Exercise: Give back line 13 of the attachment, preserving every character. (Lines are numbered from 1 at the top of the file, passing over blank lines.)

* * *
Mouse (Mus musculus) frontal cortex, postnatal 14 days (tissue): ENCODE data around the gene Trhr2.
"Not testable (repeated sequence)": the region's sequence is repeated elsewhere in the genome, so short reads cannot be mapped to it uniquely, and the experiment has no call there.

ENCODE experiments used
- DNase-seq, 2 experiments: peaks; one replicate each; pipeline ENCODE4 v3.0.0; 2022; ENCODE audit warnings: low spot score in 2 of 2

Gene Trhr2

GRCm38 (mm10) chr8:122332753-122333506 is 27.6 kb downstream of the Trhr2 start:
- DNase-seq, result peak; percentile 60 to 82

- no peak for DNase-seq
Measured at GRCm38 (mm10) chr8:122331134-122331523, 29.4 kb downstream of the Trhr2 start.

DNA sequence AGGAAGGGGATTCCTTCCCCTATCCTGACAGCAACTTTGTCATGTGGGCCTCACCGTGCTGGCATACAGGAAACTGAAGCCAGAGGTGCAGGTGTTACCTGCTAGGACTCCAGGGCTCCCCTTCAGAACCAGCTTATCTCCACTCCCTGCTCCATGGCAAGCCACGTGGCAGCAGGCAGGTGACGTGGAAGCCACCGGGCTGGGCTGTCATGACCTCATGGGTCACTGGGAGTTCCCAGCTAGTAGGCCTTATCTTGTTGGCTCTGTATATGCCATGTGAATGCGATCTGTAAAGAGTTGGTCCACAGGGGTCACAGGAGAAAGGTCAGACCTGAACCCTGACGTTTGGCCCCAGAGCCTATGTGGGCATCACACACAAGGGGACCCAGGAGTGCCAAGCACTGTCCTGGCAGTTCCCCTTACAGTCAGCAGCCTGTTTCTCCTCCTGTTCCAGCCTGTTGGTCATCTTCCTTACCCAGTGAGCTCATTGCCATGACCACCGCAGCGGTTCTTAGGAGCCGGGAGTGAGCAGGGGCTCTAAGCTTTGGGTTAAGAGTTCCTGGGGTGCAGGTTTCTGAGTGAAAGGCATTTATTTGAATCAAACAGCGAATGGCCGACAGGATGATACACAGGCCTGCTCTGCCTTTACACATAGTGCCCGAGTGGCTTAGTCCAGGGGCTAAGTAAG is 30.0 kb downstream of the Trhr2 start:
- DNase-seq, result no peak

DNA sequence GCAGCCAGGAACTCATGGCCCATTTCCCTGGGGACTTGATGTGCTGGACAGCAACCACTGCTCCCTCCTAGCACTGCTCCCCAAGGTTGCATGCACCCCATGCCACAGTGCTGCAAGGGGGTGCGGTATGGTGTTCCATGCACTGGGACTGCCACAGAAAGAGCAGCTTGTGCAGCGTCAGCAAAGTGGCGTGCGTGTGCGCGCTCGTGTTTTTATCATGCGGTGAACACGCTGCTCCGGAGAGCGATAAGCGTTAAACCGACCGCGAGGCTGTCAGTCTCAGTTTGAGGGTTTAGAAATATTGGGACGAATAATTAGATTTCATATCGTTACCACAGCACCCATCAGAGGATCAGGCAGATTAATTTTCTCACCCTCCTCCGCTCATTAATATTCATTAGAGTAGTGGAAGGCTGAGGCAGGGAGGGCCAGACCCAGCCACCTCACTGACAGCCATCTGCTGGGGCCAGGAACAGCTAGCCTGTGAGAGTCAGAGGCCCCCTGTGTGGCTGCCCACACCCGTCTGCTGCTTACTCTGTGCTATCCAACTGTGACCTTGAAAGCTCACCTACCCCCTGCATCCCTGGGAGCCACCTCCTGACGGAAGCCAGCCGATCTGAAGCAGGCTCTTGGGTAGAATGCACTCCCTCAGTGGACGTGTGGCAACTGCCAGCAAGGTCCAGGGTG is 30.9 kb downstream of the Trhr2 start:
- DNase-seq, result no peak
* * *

- DNase-seq, result no peak